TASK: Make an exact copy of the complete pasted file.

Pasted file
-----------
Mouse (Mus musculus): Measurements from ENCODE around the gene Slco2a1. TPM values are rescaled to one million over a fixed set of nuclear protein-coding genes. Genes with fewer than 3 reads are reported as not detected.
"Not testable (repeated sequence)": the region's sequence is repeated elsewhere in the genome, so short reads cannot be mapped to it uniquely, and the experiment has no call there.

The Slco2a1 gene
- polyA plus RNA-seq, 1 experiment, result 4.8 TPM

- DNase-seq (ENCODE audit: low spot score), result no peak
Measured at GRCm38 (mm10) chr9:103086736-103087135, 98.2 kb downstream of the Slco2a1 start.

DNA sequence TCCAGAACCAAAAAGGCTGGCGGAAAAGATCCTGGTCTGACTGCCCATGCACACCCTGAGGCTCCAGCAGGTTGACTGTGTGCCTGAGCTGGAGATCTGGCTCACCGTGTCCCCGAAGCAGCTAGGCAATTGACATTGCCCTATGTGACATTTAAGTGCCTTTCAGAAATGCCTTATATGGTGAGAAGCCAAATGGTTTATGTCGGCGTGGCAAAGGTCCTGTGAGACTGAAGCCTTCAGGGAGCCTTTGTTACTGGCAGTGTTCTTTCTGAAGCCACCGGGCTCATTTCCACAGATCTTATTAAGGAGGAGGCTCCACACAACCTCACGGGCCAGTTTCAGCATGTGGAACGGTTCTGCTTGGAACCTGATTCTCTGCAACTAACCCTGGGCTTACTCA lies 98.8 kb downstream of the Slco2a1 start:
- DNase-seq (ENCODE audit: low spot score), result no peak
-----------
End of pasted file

Mouse (Mus musculus): Measurements from ENCODE around the gene Slco2a1. TPM values are rescaled to one million over a fixed set of nuclear protein-coding genes. Genes with fewer than 3 reads are reported as not detected.
"Not testable (repeated sequence)": the region's sequence is repeated elsewhere in the genome, so short reads cannot be mapped to it uniquely, and the experiment has no call there.

The Slco2a1 gene
- polyA plus RNA-seq, 1 experiment, result 4.8 TPM

- DNase-seq (ENCODE audit: low spot score), result no peak
Measured at GRCm38 (mm10) chr9:103086736-103087135, 98.2 kb downstream of the Slco2a1 start.

DNA sequence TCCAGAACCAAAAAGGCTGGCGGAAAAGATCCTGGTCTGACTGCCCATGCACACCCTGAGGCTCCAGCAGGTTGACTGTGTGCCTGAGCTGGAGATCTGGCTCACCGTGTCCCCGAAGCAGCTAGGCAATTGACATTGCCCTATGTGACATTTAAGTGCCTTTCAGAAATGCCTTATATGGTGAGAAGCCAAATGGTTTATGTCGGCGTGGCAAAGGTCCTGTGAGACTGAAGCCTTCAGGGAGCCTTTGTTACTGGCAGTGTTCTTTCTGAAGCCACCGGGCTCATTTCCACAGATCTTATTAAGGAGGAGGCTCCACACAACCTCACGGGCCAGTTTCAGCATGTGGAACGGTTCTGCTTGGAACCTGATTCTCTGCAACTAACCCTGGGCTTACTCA lies 98.8 kb downstream of the Slco2a1 start:
- DNase-seq (ENCODE audit: low spot score), result no peak